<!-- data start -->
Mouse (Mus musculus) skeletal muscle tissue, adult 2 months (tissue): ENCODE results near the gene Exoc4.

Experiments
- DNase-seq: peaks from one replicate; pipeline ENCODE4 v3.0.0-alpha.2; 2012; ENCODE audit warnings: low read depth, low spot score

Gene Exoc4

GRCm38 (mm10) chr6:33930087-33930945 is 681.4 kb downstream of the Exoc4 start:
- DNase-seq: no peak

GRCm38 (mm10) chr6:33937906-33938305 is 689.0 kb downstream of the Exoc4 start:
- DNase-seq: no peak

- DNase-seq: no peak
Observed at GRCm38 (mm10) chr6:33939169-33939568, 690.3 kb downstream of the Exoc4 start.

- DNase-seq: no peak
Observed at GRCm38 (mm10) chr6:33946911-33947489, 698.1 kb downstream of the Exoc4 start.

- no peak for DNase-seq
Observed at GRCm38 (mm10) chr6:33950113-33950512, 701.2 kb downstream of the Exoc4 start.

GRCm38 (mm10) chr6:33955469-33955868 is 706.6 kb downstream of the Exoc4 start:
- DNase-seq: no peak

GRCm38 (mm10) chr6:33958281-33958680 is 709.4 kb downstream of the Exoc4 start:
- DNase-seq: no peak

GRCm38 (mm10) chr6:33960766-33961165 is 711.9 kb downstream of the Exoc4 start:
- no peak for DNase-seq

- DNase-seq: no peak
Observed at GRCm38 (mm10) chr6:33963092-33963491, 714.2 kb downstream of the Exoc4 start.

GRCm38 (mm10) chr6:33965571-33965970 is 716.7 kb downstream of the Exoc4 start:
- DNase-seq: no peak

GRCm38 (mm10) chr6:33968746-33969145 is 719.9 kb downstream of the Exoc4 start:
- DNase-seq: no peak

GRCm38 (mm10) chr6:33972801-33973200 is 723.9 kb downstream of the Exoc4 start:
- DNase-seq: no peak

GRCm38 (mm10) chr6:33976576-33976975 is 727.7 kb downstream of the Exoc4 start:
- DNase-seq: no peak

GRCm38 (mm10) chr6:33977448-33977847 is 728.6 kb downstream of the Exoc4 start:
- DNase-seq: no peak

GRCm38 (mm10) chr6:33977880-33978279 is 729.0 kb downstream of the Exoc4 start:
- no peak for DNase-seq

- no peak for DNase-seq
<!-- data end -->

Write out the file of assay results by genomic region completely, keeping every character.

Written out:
Mouse (Mus musculus) skeletal muscle tissue, adult 2 months (tissue): ENCODE results near the gene Exoc4.

Experiments
- DNase-seq: peaks from one replicate; pipeline ENCODE4 v3.0.0-alpha.2; 2012; ENCODE audit warnings: low read depth, low spot score

Gene Exoc4

GRCm38 (mm10) chr6:33930087-33930945 is 681.4 kb downstream of the Exoc4 start:
- DNase-seq: no peak

GRCm38 (mm10) chr6:33937906-33938305 is 689.0 kb downstream of the Exoc4 start:
- DNase-seq: no peak

- DNase-seq: no peak
Observed at GRCm38 (mm10) chr6:33939169-33939568, 690.3 kb downstream of the Exoc4 start.

- DNase-seq: no peak
Observed at GRCm38 (mm10) chr6:33946911-33947489, 698.1 kb downstream of the Exoc4 start.

- no peak for DNase-seq
Observed at GRCm38 (mm10) chr6:33950113-33950512, 701.2 kb downstream of the Exoc4 start.

GRCm38 (mm10) chr6:33955469-33955868 is 706.6 kb downstream of the Exoc4 start:
- DNase-seq: no peak

GRCm38 (mm10) chr6:33958281-33958680 is 709.4 kb downstream of the Exoc4 start:
- DNase-seq: no peak

GRCm38 (mm10) chr6:33960766-33961165 is 711.9 kb downstream of the Exoc4 start:
- no peak for DNase-seq

- DNase-seq: no peak
Observed at GRCm38 (mm10) chr6:33963092-33963491, 714.2 kb downstream of the Exoc4 start.

GRCm38 (mm10) chr6:33965571-33965970 is 716.7 kb downstream of the Exoc4 start:
- DNase-seq: no peak

GRCm38 (mm10) chr6:33968746-33969145 is 719.9 kb downstream of the Exoc4 start:
- DNase-seq: no peak

GRCm38 (mm10) chr6:33972801-33973200 is 723.9 kb downstream of the Exoc4 start:
- DNase-seq: no peak

GRCm38 (mm10) chr6:33976576-33976975 is 727.7 kb downstream of the Exoc4 start:
- DNase-seq: no peak

GRCm38 (mm10) chr6:33977448-33977847 is 728.6 kb downstream of the Exoc4 start:
- DNase-seq: no peak

GRCm38 (mm10) chr6:33977880-33978279 is 729.0 kb downstream of the Exoc4 start:
- no peak for DNase-seq

- no peak for DNase-seq